Morning Security Brief: Latin America's Armored Car Boom, House Passes MIlitary Travel Bill, Tech-Savy Taliban, and More
According to the Brazil Armoring Association, the number of armored vehicles sold has more than doubled since 2004. Military members may pass through airport security faster. And the Taliban embraces "modernity." And more.
►In Latin America, where there is an increasing number of abductions, robberies, and killings, the affluent are pouring money into security . The number of body guards has grown 70 percent in the past five years and Venezuela has become one of the fastest growing markets for armoring vehicles. One shop said orders for armed vehicles has grown 100 percent annually and the number of car armoring businesses in Venezuela has grow from 10 to more than 40, the Associated Press reports. According to the Brazil Armoring Association, the number of armored vehicles sold has more than doubled since 2004. "An armored car is a strong deterrent. Most assailants know an armored car when they see one and stay away from it," said Jose Jacobson, president of Guard Patrimonial, Brazil's biggest private security firm.
►A bill that would let uniformed military members pass through airport security faster is moving to the Senate after it was approved by a unanimous vote in the House. “If passed by the Senate and signed into law by President Barack Obama, the Transportation Security Administration within six months will be required to implement expedited security screening for members of the U.S. military and any family members traveling with them,” MSNBC reports. One expert said she thinks “members of Congress have their heart in the right place,” but she’s never heard of any military personnel complain about having to deal with airport security. Only the U.S. Army travels in uniform, she noted.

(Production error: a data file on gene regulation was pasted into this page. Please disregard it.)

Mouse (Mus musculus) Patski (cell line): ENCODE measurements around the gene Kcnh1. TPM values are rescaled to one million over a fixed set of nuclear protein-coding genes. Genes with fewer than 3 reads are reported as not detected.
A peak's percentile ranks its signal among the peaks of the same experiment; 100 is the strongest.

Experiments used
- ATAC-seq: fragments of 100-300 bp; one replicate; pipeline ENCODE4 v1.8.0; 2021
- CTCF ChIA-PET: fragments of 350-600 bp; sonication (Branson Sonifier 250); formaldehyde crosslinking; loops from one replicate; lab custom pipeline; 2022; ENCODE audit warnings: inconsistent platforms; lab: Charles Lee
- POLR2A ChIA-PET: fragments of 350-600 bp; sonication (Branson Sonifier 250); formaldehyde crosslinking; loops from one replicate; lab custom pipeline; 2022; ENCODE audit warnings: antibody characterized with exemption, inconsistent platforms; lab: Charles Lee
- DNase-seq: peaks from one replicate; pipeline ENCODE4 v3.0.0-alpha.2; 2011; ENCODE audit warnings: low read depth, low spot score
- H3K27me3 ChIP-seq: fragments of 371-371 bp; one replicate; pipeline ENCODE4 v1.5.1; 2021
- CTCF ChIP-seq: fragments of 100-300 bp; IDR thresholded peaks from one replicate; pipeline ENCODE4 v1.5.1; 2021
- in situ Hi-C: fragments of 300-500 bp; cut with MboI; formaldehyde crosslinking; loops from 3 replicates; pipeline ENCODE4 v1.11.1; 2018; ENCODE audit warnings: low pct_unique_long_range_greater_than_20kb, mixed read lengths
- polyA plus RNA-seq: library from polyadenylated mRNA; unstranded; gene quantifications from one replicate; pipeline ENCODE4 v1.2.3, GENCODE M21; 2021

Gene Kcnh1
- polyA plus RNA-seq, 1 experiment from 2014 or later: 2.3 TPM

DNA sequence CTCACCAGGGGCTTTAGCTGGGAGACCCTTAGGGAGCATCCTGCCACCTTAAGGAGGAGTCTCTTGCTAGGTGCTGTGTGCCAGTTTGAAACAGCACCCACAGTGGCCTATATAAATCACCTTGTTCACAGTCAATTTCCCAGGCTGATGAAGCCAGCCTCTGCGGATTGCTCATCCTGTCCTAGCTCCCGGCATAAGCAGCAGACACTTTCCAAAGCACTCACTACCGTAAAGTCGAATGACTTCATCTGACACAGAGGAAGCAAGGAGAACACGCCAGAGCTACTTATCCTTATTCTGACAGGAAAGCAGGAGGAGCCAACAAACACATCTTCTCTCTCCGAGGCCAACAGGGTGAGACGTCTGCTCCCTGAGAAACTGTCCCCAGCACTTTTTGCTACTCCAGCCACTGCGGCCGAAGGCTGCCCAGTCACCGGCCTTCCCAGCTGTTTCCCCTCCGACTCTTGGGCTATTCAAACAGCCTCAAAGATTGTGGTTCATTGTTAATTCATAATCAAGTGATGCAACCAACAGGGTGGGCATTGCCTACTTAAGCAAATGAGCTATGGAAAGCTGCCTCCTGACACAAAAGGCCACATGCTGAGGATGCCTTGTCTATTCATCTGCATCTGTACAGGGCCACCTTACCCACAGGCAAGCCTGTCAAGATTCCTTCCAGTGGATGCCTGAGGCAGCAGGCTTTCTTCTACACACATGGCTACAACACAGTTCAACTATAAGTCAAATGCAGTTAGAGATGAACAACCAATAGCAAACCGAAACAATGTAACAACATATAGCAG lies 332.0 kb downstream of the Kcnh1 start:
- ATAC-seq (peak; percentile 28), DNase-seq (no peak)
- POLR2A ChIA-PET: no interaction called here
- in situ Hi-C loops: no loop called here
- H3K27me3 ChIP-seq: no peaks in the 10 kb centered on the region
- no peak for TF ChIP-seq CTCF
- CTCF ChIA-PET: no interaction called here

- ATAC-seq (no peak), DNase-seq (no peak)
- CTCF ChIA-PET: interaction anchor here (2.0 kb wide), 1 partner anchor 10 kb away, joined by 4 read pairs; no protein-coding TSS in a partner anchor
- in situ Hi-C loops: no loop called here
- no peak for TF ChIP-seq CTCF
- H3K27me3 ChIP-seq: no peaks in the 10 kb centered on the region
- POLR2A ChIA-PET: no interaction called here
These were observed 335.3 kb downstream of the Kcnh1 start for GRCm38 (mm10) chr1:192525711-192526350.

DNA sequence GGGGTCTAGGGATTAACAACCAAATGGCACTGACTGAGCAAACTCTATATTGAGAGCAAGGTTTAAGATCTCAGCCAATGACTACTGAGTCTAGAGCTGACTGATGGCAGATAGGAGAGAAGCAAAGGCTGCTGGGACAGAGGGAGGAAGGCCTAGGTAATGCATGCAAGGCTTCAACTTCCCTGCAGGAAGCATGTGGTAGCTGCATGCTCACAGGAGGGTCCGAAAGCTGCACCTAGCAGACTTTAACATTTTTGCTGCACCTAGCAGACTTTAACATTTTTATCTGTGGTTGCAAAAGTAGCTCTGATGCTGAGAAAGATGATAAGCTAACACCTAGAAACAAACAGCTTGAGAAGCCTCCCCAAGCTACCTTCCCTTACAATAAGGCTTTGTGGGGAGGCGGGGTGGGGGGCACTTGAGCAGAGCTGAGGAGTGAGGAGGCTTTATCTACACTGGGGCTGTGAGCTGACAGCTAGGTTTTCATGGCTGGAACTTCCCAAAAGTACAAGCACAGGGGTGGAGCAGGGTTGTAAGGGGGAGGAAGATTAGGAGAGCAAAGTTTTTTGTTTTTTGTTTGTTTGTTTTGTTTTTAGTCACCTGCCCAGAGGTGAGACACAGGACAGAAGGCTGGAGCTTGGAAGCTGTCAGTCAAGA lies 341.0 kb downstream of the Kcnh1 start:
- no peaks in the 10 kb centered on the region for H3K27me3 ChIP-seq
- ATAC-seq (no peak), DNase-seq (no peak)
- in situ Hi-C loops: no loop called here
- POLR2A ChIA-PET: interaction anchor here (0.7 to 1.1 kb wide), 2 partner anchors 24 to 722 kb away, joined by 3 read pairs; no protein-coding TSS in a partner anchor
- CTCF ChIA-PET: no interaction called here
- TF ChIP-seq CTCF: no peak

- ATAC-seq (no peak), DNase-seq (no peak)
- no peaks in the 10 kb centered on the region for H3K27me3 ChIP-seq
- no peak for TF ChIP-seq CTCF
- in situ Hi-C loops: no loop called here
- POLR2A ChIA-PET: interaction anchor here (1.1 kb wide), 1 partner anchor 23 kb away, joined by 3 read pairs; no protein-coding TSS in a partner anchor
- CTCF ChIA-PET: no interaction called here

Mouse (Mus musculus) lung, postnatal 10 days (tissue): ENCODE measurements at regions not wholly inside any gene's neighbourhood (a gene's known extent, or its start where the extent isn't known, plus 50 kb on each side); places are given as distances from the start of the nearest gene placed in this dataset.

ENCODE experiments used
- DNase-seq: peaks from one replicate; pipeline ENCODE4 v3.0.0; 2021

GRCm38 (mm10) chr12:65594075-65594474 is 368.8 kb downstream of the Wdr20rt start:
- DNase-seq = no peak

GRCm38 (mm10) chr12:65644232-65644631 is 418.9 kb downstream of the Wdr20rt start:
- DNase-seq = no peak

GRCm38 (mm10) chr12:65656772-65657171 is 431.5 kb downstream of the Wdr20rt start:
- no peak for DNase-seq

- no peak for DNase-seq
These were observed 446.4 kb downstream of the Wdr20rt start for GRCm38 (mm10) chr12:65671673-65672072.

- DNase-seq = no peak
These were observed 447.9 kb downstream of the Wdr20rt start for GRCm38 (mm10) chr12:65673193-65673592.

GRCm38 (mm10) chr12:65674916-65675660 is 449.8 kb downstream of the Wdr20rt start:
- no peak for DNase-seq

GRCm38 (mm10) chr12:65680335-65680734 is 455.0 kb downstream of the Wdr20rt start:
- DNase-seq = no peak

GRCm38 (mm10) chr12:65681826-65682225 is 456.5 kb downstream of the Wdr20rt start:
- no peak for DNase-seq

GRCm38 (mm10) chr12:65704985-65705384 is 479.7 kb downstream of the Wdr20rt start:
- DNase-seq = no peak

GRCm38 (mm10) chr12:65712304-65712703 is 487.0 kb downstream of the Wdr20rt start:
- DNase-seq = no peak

►The International Herald Tribune talks to Taliban leadership about how it went from being media shy to a tech-savvy militia , launching cybercampaigns, publishing magazines, and increasingly using social media sites like Facebook and Twitter, breaking past misconceptions about the group. “We never opposed modernity,” a Taliban spokesperson told the newspaper. “We trained our mujahideen in the use of (modern) media at scattered places in Afghanistan. Our mujahideen are also studying in different universities of the country, including in Kabul.” Experts say the Taliban embraced technology at the behest of al Qaeda who are known to have a number of communications and IT specialists.
►In other news, judges look at whether Privacy Act violators are responsible for distress damages. ⇒ Patient information breaches are on the rise and while 81 percent of respondents of a Ponemon Institute study say employees in their healthcare organizations are using mobile devices to collect patient information, 49 percent admit their organizations are not doing anything to protect these devices . ⇒ And the Guardian used Transparency International's Corruption Index to create an interactive map of worldwide corruption .